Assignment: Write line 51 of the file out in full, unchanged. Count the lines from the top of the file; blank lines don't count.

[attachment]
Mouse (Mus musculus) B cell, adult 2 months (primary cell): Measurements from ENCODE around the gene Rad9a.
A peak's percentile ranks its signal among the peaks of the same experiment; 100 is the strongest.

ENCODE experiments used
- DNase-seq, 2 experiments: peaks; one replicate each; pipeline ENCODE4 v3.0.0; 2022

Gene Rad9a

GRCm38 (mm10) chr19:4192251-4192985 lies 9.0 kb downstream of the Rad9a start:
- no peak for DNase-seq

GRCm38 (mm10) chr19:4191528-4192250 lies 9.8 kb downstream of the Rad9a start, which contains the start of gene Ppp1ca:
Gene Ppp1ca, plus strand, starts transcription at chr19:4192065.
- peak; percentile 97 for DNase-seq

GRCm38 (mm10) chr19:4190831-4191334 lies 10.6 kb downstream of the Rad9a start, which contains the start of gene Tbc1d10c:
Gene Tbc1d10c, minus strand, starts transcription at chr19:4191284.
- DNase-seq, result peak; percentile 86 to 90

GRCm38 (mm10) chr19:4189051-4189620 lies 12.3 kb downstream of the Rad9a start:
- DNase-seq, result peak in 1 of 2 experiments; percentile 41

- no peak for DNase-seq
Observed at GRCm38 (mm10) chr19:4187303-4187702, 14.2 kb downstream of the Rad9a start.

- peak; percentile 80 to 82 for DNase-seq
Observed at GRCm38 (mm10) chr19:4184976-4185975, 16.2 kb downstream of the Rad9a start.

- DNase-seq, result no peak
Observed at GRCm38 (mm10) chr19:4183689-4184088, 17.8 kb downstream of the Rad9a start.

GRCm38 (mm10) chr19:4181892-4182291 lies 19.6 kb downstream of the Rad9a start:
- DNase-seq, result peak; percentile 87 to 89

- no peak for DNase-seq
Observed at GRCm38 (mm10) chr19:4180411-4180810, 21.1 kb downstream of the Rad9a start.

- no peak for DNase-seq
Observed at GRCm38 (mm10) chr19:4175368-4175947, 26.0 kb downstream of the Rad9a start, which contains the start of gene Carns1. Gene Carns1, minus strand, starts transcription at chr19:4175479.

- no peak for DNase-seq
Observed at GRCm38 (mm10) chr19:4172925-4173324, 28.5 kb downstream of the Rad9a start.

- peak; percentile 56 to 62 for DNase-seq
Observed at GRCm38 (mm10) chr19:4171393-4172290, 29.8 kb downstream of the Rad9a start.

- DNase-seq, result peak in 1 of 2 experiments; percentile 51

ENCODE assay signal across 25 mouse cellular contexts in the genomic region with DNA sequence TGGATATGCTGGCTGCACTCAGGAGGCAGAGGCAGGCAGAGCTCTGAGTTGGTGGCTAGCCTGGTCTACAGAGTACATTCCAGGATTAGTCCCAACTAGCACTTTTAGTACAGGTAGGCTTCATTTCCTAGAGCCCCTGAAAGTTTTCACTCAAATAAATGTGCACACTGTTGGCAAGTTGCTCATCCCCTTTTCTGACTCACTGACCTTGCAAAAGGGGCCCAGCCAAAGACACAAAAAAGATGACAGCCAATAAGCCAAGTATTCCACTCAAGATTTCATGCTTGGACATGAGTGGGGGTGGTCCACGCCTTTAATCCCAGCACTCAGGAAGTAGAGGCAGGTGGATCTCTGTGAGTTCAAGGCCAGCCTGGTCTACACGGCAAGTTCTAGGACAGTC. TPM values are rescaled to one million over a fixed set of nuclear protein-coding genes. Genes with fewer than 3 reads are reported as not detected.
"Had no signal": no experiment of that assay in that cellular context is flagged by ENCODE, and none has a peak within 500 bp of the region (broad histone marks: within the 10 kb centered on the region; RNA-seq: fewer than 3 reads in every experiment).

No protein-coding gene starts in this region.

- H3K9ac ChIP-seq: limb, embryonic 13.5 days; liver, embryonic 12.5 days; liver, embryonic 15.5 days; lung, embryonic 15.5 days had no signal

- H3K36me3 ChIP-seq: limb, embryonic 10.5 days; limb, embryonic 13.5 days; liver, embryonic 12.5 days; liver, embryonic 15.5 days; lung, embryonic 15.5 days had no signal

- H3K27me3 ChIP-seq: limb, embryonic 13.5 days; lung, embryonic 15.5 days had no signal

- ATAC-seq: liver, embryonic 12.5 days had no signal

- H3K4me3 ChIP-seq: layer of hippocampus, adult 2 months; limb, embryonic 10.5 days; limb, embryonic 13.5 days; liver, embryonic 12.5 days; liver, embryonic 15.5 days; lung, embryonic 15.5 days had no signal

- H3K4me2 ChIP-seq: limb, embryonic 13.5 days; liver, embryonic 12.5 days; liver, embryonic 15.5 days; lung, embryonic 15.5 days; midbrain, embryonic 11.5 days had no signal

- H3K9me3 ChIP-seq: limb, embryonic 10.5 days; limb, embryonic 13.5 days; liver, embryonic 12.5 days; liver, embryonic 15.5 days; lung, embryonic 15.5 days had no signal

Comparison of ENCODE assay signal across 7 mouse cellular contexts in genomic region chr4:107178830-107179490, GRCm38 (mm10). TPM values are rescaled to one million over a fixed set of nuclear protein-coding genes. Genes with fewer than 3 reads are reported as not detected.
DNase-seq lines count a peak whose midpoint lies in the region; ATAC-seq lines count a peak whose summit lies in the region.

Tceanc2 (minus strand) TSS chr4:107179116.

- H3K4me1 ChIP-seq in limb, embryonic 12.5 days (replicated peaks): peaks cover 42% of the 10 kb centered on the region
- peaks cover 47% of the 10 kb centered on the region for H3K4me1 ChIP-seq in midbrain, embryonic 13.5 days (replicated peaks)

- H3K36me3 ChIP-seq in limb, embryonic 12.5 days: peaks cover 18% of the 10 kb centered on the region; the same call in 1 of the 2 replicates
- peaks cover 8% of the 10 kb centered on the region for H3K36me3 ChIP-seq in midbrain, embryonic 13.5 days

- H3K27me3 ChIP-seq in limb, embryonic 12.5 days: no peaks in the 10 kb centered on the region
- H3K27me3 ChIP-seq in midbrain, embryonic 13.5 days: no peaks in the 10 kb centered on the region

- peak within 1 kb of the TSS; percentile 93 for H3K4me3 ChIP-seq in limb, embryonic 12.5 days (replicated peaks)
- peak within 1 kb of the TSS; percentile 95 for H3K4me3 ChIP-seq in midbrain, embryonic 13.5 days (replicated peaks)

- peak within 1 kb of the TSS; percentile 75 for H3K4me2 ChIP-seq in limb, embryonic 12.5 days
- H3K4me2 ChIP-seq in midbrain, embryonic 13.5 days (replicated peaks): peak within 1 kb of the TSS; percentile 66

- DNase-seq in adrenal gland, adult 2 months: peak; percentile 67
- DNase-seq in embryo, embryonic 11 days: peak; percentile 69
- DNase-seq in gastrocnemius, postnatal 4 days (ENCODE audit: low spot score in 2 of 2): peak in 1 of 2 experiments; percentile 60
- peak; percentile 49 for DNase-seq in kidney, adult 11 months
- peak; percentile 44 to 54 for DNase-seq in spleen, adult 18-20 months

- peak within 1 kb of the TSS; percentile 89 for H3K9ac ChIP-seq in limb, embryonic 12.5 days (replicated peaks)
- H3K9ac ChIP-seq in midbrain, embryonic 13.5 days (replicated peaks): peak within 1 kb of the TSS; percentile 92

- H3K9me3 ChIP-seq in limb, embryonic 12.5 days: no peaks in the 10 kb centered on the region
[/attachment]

- H3K27me3 ChIP-seq in midbrain, embryonic 13.5 days: no peaks in the 10 kb centered on the region